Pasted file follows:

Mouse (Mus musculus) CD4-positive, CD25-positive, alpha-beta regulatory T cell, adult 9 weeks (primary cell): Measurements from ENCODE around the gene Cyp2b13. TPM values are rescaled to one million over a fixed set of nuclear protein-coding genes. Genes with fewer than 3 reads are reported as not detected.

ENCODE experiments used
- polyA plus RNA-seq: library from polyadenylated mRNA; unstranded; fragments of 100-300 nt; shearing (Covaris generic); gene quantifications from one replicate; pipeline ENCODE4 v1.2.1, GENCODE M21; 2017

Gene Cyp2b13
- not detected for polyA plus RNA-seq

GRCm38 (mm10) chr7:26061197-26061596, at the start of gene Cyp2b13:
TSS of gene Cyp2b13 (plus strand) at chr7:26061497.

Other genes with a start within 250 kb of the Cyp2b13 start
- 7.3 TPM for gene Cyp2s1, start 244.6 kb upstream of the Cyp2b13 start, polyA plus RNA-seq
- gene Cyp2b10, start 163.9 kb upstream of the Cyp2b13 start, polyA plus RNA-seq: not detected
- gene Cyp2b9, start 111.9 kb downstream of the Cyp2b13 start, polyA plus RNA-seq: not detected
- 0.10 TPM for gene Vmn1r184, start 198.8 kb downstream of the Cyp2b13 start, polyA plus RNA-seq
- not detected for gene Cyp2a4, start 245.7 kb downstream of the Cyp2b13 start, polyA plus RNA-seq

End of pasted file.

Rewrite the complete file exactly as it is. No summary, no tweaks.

Mouse (Mus musculus) CD4-positive, CD25-positive, alpha-beta regulatory T cell, adult 9 weeks (primary cell): Measurements from ENCODE around the gene Cyp2b13. TPM values are rescaled to one million over a fixed set of nuclear protein-coding genes. Genes with fewer than 3 reads are reported as not detected.

ENCODE experiments used
- polyA plus RNA-seq: library from polyadenylated mRNA; unstranded; fragments of 100-300 nt; shearing (Covaris generic); gene quantifications from one replicate; pipeline ENCODE4 v1.2.1, GENCODE M21; 2017

Gene Cyp2b13
- not detected for polyA plus RNA-seq

GRCm38 (mm10) chr7:26061197-26061596, at the start of gene Cyp2b13:
TSS of gene Cyp2b13 (plus strand) at chr7:26061497.

Other genes with a start within 250 kb of the Cyp2b13 start
- 7.3 TPM for gene Cyp2s1, start 244.6 kb upstream of the Cyp2b13 start, polyA plus RNA-seq
- gene Cyp2b10, start 163.9 kb upstream of the Cyp2b13 start, polyA plus RNA-seq: not detected
- gene Cyp2b9, start 111.9 kb downstream of the Cyp2b13 start, polyA plus RNA-seq: not detected
- 0.10 TPM for gene Vmn1r184, start 198.8 kb downstream of the Cyp2b13 start, polyA plus RNA-seq
- not detected for gene Cyp2a4, start 245.7 kb downstream of the Cyp2b13 start, polyA plus RNA-seq